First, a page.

The trend towards leasing dry and refrigerated trailers continues to grow in the food and beverage industries. Leasing experts recommend that companies begin by doing some serious self-evaluation before signing any contract. The consensus is that a leasing company should work with its customer to determine what equipment they require to accomplish their goals.
"We try to uncover what the need is," says Scott Nelson, senior vice president of leasing solutions and business development for GE Trailer Fleet Services, Wayne, PA. "You go forward with a degree of certainty that you have a need for that equipment."
"Companies need to ask themselves what they require for equipment," says Rick Adams, president of PLM Trailer Leasing, a Montvale, NJ, provider of refrigerated trailer solutions. "If their business model hasn't changed, they may only need 53-foot reefers well into the future. But if they're in a logistics business where they go from multi-temps to single temps to dry vans-where it's a constant change-they need to look at how flexible a lease can be."
He says customers should consider what their equipment needs are today as well as the future. The leasing company they choose should provide a lease that will work with them to meet those changing needs.
"If the customer has a six-year lease and their needs change during that period, in most instances we're flexible enough to go in and swap out equipment," says Adams.
Once a customer determines its needs, its should determine whether or not a leasing company can meet its requirements.
"They should look for an operator that has the type of equipment that is spec'd to operate as efficiently as possible," says Dale Frank, national sales manager, temperature controlled products for Xtra Lease, a St. Louis over-the-road trailer rental and leasing company. "One that not only has the reefer that's spec'd to help control air temperature and maximize efficiency, but also optimize airflow.
"We try to make sure that we do a thorough job upfront of consulting with people. We talk first about what they're going to put in the trailer, what temperature they're going to transport it at, how long it's going to be in that trailer and how long the shelf life should be on the other end."
Don't forget to factor backhauling into the equation. "Quite often a company from the Midwest might take beef to California and bring produce back," Frank explains. "We would want to know such information so we could set up the trailer the correct way for the specific characteristics of the commodity. Lettuce is a lot different than a load of beef."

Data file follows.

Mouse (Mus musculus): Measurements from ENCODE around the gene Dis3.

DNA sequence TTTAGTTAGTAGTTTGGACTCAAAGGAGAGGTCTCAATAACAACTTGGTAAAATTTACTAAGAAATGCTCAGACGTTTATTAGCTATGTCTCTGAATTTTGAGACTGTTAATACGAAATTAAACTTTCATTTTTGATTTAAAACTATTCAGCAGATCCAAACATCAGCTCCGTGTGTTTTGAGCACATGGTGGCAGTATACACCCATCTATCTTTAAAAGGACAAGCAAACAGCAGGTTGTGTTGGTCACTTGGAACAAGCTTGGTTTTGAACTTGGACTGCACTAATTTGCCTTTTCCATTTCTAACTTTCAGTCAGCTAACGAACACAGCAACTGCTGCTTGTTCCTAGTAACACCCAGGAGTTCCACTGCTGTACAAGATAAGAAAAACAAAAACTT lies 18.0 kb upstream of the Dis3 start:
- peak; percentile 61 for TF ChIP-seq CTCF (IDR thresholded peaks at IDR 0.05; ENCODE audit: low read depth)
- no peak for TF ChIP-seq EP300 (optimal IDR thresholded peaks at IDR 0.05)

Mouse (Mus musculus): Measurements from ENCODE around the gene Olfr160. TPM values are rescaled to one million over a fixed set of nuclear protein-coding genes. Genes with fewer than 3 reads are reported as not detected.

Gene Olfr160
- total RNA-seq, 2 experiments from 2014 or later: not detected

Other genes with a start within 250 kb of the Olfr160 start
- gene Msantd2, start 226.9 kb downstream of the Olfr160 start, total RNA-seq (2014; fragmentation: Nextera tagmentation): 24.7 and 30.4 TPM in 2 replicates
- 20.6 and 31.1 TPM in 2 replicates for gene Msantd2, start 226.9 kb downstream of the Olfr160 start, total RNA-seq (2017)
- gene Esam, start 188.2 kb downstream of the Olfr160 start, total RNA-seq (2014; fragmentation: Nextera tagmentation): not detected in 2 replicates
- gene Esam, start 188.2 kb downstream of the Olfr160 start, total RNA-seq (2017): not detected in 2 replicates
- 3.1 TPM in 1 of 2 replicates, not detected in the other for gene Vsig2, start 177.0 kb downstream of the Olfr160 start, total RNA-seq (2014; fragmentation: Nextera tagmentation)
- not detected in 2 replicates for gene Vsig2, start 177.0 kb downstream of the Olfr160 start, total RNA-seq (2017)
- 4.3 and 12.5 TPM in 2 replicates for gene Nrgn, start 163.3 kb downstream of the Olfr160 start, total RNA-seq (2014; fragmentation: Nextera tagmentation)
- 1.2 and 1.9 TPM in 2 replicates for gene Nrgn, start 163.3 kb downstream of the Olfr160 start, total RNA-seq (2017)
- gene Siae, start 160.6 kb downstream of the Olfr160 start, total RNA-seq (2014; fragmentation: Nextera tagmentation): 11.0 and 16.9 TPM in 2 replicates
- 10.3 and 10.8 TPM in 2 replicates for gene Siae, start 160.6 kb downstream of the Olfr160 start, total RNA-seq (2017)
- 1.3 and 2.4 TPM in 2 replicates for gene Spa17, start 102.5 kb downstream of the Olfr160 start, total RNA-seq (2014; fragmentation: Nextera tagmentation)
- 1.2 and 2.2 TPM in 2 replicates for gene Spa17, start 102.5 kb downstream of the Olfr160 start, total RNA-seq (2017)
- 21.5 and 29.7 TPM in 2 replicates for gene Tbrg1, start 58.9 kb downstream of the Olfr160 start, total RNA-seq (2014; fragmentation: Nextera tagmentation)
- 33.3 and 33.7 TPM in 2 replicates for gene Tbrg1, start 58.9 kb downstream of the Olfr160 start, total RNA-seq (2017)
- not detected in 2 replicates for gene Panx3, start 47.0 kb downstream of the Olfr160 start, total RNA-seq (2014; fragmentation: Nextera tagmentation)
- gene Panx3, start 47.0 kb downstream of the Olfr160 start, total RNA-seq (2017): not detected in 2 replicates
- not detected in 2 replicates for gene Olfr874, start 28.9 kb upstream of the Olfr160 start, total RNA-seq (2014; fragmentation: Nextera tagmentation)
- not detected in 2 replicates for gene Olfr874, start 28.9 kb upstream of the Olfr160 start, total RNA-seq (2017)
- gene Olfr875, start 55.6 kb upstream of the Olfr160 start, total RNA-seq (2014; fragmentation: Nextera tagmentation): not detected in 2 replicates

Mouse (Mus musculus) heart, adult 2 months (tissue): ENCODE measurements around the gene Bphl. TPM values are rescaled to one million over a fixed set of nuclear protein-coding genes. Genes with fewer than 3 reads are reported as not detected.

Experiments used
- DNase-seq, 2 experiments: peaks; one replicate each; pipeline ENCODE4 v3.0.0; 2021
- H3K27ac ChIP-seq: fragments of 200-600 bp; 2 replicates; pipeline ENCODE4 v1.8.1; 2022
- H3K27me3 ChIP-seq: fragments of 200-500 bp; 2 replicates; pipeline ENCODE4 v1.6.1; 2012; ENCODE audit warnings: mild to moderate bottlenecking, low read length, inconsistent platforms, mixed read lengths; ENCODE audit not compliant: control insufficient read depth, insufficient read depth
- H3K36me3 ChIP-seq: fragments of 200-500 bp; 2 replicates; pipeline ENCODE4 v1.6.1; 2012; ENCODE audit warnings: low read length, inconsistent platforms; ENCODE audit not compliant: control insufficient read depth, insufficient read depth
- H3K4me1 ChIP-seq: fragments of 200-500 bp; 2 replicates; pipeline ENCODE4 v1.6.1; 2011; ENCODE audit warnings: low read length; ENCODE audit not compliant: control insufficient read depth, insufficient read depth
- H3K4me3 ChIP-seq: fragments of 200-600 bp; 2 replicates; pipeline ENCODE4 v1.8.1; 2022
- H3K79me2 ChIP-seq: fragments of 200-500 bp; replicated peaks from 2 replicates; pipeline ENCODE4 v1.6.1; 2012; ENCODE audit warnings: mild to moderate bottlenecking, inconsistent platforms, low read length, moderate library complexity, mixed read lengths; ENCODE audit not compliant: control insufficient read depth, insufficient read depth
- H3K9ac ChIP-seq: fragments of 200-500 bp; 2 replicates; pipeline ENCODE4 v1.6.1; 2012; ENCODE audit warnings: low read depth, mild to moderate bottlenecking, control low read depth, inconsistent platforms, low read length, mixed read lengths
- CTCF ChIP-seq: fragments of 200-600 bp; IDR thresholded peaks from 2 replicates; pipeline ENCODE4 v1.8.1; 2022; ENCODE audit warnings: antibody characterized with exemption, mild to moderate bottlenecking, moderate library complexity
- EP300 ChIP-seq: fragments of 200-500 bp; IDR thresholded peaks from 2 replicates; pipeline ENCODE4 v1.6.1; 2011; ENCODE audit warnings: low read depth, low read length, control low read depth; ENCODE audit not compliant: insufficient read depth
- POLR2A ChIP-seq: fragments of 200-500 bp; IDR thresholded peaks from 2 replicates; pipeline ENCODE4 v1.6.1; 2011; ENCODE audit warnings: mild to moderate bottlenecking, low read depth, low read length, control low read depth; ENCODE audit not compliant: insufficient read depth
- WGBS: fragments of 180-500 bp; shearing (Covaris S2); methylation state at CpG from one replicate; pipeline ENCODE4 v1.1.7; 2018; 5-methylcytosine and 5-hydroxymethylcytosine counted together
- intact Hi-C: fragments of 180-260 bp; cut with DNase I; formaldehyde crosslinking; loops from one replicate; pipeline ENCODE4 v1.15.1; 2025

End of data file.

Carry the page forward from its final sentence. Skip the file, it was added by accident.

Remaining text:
He says that the failure to set a trailer up properly could cost a company a great deal of money in extra fuel and more maintenance for a refrigeration unit, as companies pay hourly maintenance fees for the operation of a reefer. "By being able to customize trailer operation to the commodity, you're going to ensure that commodity gets to its destination in good condition and the shelf life is better," says Frank.
Multi-temp trailers are gaining in popularity, according to Adriano Mallozo, vice president of industry sales, food and beverage, for Ryder System Inc., Miami. "Multi-temps divide trailers into two or three compartments-dry, refrigerated and frozen. So instead of sending separate dry and refrigerated trucks to a single stop, these companies are loading three compartments in one trailer and increasing their utilization because they're able to make one stop."
In addition to the multi-temp trailers, Ryder is also leasing out custom spec'd flat floor grocery trailers. Flat floors provide greater stability for the loading of pallets into a truck. Leasing companies should be able to step up and provide these and other custom trailers, such as ribbed floor trailers, which allow chilled air to circulate better within a trailer.
Customers should also ask if leasing companies have flex capacity. Are they prepared to meet increased demand for equipment during such peak periods for the food industry as the Fourth of July weekend?